Applesauce by Klaas Verplancke

Most picture books for kids tend to give a rosy-lensed and idealised vision of parents. And while these are feel-good and sweet, and reassure the child of his/her parents’ love, we all know that as much as most parents strive to be ever chirpy, patient, encouraging, nurturing, loving, etc, there are just times when kids push all the wrong buttons and send us right over the edge, causing otherwise benevolent parents to do or say things that they don’t mean to and later regret.

Perfect parents and kids hardly ever exist in real life: there are good days and bad days. Thus it’s rare to find a book such as this that doesn’t try to patronise kids and their parents by whitewashing the reality that parents are only human — imperfect and flawed.

Applesauce is a heartwarming story about the relationship between a father and his son, as seen from the son Johnny’s perspective.

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While the story begins quite amusingly with Johnny’s quirky impressions of his dad and the typical good-dad things that he does, including making applesauce for him, it doesn’t shy away from the politically incorrect depiction of the angry “thunder daddy”, nor the ugly thoughts and words — yes “stupid” and “deaf” appear in the book — that unwittingly escape in our darkest moments. The story ends sweetly, with applesauce — a metaphor that needs no explanation — but it is earned, as opposed to a cliched “happy ending”.

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What makes the book truly outstanding, however, is the heart that went into writing it, and how honest and true it reads. Kids are often capable of understanding more than we give them credit for, and they need to know that even when “thunder daddy” (or mommy, for that matter) makes an occasional appearance, it doesn’t mean that “applesauce daddy” has gone for good — i.e, even when harsh words are used, their parents don’t ever stop loving them. Most importantly, the book reminds us that it is possible to forgive and heal when you remember that the love that underlies it all never goes away.

Its slightly controversial content means it’s not a book for everyone, probably, but we think it’s one of the best children’s books we’ve ever read.

Check out the book trailer:

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7 thoughts on “Applesauce by Klaas Verplancke

  1. From the trailer, I interpret the storyline as one of abuse. I realize that parents can get angry and upset and it’s not abusive, but for me, the portrayal of gorilla dad “making up” by making applesauce hits too close to home. Definitely not for everyone, and I’d really rather not see this in a classroom: to an abused kid, this can be interpreted to normalize and condone the abuse, not draw a line between “sometimes parents get angry and it’s ok” and “sometimes when parents get angry, it’s absolutely not okay and you don’t deserve it.”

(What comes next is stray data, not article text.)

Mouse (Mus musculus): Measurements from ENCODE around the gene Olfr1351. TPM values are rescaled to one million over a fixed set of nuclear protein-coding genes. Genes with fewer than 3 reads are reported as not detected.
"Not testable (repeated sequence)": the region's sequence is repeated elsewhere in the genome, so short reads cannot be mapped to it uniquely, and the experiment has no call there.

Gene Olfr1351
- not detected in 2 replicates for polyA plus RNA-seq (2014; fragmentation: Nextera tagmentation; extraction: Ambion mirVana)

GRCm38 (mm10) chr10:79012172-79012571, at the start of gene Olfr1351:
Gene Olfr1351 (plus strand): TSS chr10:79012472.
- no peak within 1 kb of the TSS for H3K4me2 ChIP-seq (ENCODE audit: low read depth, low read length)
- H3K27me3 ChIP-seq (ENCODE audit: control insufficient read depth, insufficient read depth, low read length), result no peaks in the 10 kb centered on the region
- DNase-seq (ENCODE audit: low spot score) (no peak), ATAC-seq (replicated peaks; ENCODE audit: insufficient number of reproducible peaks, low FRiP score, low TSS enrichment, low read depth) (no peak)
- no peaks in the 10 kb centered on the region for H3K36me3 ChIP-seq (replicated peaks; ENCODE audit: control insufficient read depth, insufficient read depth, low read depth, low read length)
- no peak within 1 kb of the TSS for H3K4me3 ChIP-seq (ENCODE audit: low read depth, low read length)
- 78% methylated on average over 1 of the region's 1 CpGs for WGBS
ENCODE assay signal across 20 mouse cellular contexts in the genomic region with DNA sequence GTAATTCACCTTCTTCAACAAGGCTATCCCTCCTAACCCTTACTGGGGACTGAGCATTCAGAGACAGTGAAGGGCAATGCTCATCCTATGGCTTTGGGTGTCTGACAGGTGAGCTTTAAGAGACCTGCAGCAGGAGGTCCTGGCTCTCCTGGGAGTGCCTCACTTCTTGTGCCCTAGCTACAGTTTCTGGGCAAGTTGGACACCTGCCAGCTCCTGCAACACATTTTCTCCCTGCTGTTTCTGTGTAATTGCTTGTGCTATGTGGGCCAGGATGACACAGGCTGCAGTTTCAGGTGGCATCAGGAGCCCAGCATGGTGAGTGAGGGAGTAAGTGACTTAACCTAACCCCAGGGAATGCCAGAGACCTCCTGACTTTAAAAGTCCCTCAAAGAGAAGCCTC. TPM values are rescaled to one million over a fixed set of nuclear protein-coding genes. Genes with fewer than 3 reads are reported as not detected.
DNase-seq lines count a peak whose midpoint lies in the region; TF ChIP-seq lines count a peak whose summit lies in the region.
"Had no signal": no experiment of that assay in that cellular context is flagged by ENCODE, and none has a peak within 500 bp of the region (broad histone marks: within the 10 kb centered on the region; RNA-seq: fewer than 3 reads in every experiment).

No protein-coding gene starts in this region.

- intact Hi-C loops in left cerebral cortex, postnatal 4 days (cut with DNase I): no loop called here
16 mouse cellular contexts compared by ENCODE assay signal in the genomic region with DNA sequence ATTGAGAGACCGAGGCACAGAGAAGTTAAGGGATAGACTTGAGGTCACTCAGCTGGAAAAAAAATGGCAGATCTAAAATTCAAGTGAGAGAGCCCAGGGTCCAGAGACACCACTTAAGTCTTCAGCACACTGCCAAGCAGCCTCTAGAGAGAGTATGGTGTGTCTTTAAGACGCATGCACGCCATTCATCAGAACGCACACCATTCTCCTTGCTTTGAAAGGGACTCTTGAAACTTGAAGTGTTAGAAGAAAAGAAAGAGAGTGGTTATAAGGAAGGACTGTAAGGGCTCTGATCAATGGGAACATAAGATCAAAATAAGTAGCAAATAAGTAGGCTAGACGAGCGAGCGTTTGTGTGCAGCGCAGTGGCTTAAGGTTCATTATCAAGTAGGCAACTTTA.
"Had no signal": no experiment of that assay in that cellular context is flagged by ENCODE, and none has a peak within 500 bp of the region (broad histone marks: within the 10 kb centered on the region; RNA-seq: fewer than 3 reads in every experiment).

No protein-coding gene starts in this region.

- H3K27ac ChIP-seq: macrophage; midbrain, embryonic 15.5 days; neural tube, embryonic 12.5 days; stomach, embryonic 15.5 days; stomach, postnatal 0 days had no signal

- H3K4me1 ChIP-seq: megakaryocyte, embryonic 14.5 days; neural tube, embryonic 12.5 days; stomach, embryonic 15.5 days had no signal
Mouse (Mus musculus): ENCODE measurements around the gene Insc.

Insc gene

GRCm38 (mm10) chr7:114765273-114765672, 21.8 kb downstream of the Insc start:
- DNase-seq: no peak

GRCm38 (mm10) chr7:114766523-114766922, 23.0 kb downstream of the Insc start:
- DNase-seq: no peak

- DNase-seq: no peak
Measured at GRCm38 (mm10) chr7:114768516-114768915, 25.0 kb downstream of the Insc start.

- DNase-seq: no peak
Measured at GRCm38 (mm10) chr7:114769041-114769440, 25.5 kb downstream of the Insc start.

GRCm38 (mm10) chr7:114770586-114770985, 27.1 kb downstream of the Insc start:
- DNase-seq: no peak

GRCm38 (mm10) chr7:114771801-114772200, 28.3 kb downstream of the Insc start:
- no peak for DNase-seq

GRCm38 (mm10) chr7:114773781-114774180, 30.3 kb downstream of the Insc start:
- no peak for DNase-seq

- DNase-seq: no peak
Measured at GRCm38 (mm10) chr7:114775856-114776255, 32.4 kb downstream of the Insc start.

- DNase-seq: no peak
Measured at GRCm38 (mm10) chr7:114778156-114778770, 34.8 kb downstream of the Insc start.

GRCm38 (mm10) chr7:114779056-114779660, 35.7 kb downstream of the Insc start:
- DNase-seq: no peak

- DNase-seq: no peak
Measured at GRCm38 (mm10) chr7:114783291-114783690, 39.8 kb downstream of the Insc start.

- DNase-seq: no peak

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    • Hi there, perhaps you should check out the book itself since the trailer doesn’t show it in its entirety. I don’t think the author set out to portray an “abusive” parent although it could, I suppose, be interpreted that way if a child has that kind of family background — unfortunately. Then again, any book that portrays a parent as anything but loving and understanding 100% of the time stands a chance of being accused of encouraging abuse or poor parenting. But like I said, there are good and bad days of parenting, so it’s naive to be reading about how wonderful parents are all the time. To me, this is a book that needed to be written. As for whether to read it or not, that’s entirely up to parents to exercise their own judgment. Anyhow, thanks for leaving a comment!

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  2. hello, and thanks for featuring Klaas’s work! I got the chance to meet him at the USBBY conference in St. Louis in October. Such a lovely person, so I’m not surprised that he produced a lovely book that takes a complex look at parenting. The way he explained the motivation behind the book – it was clear that it sprung from love for his son.

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    • Hi there, we only feature books that we like, and we really enjoyed this one. It’s unfortunate that his work has been misinterpreted so I hope rational reviews like this will help — there’s nothing worse than good intentions being misunderstood!

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      • Yes, I had no idea until I read this post that there was any controversy surrounding “Applesauce.” It’s a shame when normal emotions like anger–which all of us experience at some time or another–get blown into hyperbolic proportions and equated to abuse. It is normal for parents to get angry or frustrated with their kids; what isn’t normal is pretending that it doesn’t happen, and claiming that any books that depict any emotions besides happiness are necessarily abusive.

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